Proceedings of the New Zealand Ecological Society (1956) 4: 28- 29

Cook Strait as a field for ecological study: Plankton

Report to Annual Meeting
B. M. Barry  

[First paragraph(s)...]
By and large the planktonic population of one water mass will differ from that of an- other either in the species present or in the composition of the population. Where several water masses are mixing the planktonic organisms collected at a point in the mixture will depend on which water masses are contributing towards the environment at that point. The relative abundance of the several populations may well be indicative of the proportions of the respective contributions and of the length of time since these were made.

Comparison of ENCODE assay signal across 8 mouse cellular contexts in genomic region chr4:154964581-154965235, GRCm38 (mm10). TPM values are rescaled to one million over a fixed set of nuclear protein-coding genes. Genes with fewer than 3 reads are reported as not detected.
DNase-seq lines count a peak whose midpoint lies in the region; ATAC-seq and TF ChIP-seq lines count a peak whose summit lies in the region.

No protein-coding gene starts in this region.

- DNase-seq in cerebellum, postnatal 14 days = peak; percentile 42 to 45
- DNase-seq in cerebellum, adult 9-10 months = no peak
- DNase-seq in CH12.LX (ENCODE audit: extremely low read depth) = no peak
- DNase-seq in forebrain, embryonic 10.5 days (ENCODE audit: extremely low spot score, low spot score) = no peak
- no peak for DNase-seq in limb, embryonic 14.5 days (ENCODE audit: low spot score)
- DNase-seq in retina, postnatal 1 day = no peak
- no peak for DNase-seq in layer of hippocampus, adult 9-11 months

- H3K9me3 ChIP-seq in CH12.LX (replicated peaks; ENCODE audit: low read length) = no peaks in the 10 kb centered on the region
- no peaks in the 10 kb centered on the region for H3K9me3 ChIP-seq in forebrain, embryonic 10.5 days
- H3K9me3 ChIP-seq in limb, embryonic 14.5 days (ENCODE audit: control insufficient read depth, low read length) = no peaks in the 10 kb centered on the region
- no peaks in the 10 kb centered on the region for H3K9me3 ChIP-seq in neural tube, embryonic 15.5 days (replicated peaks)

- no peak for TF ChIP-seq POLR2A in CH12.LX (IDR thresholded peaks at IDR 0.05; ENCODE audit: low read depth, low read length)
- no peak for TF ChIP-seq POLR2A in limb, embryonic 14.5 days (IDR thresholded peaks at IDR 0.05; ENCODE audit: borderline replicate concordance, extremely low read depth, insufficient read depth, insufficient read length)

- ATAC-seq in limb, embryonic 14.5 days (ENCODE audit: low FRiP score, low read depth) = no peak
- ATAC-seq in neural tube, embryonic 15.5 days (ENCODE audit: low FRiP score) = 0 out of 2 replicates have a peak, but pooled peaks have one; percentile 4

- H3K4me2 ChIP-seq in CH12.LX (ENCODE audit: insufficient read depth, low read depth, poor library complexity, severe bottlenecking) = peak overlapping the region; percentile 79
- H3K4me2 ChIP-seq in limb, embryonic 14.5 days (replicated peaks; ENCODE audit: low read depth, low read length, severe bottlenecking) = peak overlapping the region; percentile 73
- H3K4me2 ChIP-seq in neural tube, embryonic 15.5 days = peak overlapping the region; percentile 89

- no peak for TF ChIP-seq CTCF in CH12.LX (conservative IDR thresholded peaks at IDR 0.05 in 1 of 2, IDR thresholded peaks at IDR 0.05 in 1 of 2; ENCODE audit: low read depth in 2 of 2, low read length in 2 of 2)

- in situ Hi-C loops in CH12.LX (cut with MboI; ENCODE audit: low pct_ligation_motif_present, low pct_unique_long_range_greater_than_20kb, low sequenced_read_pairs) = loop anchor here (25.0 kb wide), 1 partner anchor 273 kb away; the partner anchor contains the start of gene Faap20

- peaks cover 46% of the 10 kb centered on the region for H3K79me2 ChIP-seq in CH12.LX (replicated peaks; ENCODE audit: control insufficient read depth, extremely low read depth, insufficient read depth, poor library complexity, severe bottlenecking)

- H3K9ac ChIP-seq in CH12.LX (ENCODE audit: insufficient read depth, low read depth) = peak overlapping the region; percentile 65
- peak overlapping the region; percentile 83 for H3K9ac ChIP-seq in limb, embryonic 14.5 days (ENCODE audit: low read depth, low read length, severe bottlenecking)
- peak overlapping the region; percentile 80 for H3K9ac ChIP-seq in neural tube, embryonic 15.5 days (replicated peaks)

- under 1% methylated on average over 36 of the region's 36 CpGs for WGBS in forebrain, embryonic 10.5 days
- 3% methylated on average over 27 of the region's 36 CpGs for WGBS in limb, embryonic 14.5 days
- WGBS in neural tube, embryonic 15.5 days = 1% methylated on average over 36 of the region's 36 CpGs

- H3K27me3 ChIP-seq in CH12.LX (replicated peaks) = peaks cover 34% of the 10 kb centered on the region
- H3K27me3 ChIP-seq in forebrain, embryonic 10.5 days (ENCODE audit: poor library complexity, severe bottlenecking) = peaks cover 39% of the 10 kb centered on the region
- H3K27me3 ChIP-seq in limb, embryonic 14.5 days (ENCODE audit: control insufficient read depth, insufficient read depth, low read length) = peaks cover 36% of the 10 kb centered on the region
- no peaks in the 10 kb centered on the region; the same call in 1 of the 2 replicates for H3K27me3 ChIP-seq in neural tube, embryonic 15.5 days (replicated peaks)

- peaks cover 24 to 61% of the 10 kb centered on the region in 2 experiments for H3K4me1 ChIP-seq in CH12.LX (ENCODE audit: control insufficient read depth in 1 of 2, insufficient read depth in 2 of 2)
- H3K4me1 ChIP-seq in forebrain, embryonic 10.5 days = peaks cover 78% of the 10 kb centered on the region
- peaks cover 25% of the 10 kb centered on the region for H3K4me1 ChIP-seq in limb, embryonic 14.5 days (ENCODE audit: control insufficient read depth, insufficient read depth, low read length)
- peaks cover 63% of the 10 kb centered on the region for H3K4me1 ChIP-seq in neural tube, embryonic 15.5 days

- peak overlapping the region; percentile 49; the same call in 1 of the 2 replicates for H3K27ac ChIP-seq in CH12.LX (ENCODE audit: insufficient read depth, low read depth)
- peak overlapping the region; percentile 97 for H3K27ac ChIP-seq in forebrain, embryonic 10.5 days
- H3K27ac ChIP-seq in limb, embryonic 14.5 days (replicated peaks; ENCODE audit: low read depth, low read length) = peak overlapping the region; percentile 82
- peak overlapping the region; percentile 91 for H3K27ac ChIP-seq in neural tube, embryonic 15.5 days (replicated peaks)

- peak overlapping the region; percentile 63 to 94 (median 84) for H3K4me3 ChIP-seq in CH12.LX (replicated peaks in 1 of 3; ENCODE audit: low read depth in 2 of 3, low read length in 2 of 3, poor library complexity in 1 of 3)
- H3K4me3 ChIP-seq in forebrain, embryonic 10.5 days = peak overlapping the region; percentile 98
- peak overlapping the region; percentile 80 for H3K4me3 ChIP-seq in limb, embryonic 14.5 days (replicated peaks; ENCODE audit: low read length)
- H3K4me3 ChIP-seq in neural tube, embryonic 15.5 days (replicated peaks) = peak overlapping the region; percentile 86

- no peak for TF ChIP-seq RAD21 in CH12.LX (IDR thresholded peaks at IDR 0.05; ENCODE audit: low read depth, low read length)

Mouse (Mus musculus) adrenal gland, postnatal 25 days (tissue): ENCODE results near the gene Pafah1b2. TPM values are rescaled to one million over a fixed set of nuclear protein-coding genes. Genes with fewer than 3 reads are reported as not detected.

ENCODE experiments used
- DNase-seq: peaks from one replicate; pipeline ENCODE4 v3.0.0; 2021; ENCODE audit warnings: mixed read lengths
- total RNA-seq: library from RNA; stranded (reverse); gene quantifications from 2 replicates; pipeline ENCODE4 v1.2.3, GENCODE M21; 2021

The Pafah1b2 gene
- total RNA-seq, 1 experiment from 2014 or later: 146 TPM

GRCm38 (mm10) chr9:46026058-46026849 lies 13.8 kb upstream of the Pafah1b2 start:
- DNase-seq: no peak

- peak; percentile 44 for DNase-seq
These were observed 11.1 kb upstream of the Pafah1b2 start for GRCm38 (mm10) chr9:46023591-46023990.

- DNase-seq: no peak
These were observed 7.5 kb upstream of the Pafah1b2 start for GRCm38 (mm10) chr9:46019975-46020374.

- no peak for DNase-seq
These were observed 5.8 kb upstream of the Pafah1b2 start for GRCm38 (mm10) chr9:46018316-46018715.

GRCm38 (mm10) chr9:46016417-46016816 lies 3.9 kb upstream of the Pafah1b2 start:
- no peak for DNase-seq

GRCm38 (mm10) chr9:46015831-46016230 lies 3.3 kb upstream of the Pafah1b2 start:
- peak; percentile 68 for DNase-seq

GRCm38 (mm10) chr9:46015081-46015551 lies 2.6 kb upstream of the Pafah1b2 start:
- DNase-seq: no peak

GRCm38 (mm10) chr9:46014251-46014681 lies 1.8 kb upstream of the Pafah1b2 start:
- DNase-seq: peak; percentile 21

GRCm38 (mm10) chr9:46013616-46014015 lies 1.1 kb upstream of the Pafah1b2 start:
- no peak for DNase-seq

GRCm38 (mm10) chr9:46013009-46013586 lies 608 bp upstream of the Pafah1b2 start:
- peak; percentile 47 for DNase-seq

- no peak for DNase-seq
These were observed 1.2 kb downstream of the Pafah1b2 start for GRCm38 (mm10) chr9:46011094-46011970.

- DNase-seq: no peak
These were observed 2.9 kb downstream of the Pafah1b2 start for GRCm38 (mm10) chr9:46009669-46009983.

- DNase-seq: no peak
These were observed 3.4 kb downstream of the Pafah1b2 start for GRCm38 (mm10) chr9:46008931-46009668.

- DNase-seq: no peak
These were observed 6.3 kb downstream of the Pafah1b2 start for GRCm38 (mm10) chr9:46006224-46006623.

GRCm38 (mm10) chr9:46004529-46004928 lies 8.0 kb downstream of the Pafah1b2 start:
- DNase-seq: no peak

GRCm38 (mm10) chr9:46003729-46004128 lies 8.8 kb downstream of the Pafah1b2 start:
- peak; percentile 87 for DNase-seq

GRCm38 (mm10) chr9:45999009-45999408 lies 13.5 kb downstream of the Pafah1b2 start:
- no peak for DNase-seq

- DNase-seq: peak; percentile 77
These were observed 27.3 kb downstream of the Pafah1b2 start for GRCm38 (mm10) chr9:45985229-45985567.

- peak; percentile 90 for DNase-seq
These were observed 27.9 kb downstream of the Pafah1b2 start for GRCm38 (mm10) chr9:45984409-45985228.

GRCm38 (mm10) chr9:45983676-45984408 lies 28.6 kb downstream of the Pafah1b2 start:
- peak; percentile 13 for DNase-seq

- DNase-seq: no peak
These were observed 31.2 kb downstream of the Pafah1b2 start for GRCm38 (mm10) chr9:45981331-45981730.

The water in Cook Strait may be assumed to be a mixture of waters. The chief components probably are of subtropical and sub-antarctic origin. Water which enters the Strait from the Tasman Sea may differ from either of these. An extension of the East Cape Current, which reaches and is deflected into eastern Cook Strait at times, shows qualities indicating a tropical origin. Up-welling in and near the Straits may add yet another, different water.